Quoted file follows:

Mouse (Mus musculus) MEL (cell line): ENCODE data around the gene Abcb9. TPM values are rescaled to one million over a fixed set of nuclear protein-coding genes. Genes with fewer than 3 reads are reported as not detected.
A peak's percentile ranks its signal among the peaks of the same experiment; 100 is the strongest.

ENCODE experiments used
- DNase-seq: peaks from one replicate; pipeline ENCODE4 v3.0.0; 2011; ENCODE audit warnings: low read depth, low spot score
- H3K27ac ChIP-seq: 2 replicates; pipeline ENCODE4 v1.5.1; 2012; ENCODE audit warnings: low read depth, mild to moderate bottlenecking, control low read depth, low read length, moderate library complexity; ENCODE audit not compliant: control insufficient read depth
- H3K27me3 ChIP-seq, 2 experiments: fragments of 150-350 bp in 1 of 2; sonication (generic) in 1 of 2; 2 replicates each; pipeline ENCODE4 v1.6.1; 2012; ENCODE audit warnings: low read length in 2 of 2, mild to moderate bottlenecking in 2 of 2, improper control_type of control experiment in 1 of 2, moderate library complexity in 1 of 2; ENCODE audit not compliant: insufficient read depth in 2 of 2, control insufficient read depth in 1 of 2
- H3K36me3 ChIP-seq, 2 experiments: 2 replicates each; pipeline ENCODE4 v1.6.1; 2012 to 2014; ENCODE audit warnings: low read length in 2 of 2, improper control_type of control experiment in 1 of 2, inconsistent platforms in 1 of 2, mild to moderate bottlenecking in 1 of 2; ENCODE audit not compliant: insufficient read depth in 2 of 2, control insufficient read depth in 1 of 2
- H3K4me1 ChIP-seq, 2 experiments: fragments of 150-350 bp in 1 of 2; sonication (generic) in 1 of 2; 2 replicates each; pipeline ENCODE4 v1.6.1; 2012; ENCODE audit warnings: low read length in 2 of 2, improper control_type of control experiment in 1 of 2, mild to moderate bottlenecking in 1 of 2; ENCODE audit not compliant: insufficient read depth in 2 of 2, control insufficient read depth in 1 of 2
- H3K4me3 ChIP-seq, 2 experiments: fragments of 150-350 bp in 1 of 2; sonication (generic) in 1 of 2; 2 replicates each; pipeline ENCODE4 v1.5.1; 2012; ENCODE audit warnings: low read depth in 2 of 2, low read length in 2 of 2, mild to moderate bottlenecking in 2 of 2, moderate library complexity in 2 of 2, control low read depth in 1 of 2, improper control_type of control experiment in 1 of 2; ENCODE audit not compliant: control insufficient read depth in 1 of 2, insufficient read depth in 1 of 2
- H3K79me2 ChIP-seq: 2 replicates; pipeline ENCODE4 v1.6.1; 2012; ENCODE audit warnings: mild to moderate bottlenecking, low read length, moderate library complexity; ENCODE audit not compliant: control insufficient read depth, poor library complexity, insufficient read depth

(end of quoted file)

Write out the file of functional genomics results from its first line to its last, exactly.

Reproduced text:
Mouse (Mus musculus) MEL (cell line): ENCODE data around the gene Abcb9. TPM values are rescaled to one million over a fixed set of nuclear protein-coding genes. Genes with fewer than 3 reads are reported as not detected.
A peak's percentile ranks its signal among the peaks of the same experiment; 100 is the strongest.

ENCODE experiments used
- DNase-seq: peaks from one replicate; pipeline ENCODE4 v3.0.0; 2011; ENCODE audit warnings: low read depth, low spot score
- H3K27ac ChIP-seq: 2 replicates; pipeline ENCODE4 v1.5.1; 2012; ENCODE audit warnings: low read depth, mild to moderate bottlenecking, control low read depth, low read length, moderate library complexity; ENCODE audit not compliant: control insufficient read depth
- H3K27me3 ChIP-seq, 2 experiments: fragments of 150-350 bp in 1 of 2; sonication (generic) in 1 of 2; 2 replicates each; pipeline ENCODE4 v1.6.1; 2012; ENCODE audit warnings: low read length in 2 of 2, mild to moderate bottlenecking in 2 of 2, improper control_type of control experiment in 1 of 2, moderate library complexity in 1 of 2; ENCODE audit not compliant: insufficient read depth in 2 of 2, control insufficient read depth in 1 of 2
- H3K36me3 ChIP-seq, 2 experiments: 2 replicates each; pipeline ENCODE4 v1.6.1; 2012 to 2014; ENCODE audit warnings: low read length in 2 of 2, improper control_type of control experiment in 1 of 2, inconsistent platforms in 1 of 2, mild to moderate bottlenecking in 1 of 2; ENCODE audit not compliant: insufficient read depth in 2 of 2, control insufficient read depth in 1 of 2
- H3K4me1 ChIP-seq, 2 experiments: fragments of 150-350 bp in 1 of 2; sonication (generic) in 1 of 2; 2 replicates each; pipeline ENCODE4 v1.6.1; 2012; ENCODE audit warnings: low read length in 2 of 2, improper control_type of control experiment in 1 of 2, mild to moderate bottlenecking in 1 of 2; ENCODE audit not compliant: insufficient read depth in 2 of 2, control insufficient read depth in 1 of 2
- H3K4me3 ChIP-seq, 2 experiments: fragments of 150-350 bp in 1 of 2; sonication (generic) in 1 of 2; 2 replicates each; pipeline ENCODE4 v1.5.1; 2012; ENCODE audit warnings: low read depth in 2 of 2, low read length in 2 of 2, mild to moderate bottlenecking in 2 of 2, moderate library complexity in 2 of 2, control low read depth in 1 of 2, improper control_type of control experiment in 1 of 2; ENCODE audit not compliant: control insufficient read depth in 1 of 2, insufficient read depth in 1 of 2
- H3K79me2 ChIP-seq: 2 replicates; pipeline ENCODE4 v1.6.1; 2012; ENCODE audit warnings: mild to moderate bottlenecking, low read length, moderate library complexity; ENCODE audit not compliant: control insufficient read depth, poor library complexity, insufficient read depth